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Who’s Your Granny?

Genealogy, News

Who’s Your Granny: The Modern Way to Research

 

I don’t think it’s overstating things to assert that the pursuit of genealogy has been revolutionized over the past two decades. I first started delving into my family history in the mid 1990s, when a friend brought me with her to the Mercer Museum’s Spruance Library, where the Bucks County Historical Society maintained their archives.

Armed with a notebook and several sharpened pencils, I spent an afternoon immersed in dusty old published family histories and census records that involved searching indexes and battling a microfilm reader. It was glorious. And also daunting.

Fast forward about 10 years, and I was still visiting historical societies and courthouses whenever I got the chance, but I was also blissfully accessing census records at 3 a.m. from the comfort of my home via my computer and courtesy of Ancestry.com. No longer was I limited by an archive’s hours or the soundex version of a census index. I learned how to become creative in my keyword searches, and to work around the names of ancestors being mistranscribed.

These days, as I continue researching not just my own ancestors but also the families of other people, I utilize every online resource I can find. Some of them, like FamilySearch and Irish Genealogy, are free and invaluable. Others, such as Ancestry and Newspapers are subscription databases that I find equally invaluable and worth the price. Continue Reading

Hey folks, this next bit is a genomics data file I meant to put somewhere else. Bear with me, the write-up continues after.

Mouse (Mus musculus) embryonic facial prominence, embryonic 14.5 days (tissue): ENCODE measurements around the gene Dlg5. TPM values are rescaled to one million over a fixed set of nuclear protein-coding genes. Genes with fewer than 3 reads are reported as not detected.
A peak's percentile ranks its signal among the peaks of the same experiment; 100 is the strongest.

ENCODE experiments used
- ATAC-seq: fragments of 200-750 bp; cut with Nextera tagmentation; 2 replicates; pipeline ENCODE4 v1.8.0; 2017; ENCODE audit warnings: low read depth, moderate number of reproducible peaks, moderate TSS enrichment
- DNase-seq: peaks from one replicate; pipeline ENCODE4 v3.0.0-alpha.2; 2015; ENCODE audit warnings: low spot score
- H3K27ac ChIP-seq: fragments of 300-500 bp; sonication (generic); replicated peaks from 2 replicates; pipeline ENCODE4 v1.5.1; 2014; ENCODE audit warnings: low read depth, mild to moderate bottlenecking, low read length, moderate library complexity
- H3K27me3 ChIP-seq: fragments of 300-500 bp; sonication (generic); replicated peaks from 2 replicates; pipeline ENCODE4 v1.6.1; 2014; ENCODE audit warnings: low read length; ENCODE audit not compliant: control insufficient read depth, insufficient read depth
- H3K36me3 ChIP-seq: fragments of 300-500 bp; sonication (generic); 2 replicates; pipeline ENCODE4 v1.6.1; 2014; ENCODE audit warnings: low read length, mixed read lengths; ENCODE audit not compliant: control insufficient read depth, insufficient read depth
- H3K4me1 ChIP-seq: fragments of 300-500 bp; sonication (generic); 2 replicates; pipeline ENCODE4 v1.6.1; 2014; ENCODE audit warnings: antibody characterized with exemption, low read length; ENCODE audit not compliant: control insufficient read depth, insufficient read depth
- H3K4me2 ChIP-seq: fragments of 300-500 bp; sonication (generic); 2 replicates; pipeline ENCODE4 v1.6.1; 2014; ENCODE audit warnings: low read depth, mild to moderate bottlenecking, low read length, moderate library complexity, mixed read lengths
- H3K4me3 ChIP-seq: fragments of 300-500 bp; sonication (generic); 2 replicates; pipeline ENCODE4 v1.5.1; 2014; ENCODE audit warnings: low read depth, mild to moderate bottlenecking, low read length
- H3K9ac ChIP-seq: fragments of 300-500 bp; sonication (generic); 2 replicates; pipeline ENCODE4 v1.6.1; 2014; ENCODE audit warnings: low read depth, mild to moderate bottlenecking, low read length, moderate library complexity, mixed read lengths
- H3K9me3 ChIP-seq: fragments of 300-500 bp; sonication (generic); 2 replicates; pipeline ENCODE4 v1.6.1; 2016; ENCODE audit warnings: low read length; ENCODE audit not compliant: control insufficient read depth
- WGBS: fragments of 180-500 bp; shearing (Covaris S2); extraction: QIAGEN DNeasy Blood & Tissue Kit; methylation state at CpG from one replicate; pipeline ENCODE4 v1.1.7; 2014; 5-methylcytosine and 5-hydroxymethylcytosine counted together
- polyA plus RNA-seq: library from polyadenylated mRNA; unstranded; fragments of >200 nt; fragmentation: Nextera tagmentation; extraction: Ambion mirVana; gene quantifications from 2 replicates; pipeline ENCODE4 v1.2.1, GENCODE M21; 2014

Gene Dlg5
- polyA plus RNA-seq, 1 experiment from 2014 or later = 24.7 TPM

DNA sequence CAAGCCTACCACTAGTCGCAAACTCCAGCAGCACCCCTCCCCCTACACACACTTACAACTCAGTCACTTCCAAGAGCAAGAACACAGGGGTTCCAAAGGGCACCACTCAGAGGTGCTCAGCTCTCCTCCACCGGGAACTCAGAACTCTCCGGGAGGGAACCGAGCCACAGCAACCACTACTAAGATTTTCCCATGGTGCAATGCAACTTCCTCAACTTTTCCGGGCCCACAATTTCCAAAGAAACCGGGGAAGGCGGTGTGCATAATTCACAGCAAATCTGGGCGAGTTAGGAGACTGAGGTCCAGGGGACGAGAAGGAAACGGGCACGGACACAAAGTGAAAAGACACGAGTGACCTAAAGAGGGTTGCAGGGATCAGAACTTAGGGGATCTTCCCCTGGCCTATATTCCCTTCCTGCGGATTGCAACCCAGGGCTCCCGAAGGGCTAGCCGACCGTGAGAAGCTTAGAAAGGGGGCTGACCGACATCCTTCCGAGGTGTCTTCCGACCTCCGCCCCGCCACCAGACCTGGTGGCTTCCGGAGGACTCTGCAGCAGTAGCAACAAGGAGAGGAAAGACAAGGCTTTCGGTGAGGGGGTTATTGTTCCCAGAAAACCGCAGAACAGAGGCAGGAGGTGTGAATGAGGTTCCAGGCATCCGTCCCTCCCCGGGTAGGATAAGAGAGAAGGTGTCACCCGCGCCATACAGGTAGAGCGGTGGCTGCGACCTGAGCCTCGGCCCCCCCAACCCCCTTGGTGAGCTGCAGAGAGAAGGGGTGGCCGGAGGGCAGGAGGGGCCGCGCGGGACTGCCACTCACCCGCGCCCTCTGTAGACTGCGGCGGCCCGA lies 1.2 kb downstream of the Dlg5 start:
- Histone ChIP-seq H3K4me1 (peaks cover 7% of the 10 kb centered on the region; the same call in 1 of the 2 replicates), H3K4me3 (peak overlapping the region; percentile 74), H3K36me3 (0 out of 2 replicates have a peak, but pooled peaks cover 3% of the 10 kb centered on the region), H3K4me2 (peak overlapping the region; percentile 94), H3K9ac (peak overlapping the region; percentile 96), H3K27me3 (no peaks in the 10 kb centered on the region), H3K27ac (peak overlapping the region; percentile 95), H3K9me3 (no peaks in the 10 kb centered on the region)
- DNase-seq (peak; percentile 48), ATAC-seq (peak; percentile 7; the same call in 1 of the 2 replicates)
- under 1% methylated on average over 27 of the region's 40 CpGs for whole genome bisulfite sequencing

Genealogy, History

Who’s Your Granny: The Irish Immigrants Who Went Home

“I’ll take you home again, Kathleen, across the ocean wild and wide
To where your heart has ever been since first you were my bonny bride
The roses all have left your cheek, I’ve watched them fade away and die
Your voice is sad when e’er you speak and tears bedim your loving eyes.”

The familiar lines of “I’ll Take You Home Again, Kathleen,” penned by Thomas P. Westendorf in 1875, evoke all the emotions associated with the theme of Irish immigration to the United States, particularly in the years after An Gorta Mór. They are the lyrical depiction of the sadness and longing experienced by the millions who crossed the Atlantic for a better life; the trade-off being they would never see their homes or families again.

It’s the prevailing image we all have, and for the most part it’s true. Although many Irish would be reunited with family members who had already come over, or relatives they would help to bring over at a future date, and letters were exchanged, a return journey was out of reach for the majority of those who immigrated to America.

But there are exceptions to every rule, and I’ve been intrigued by occurrences of “return migration” that I’ve come across over the years. Here are three different instances among those I’ve encountered.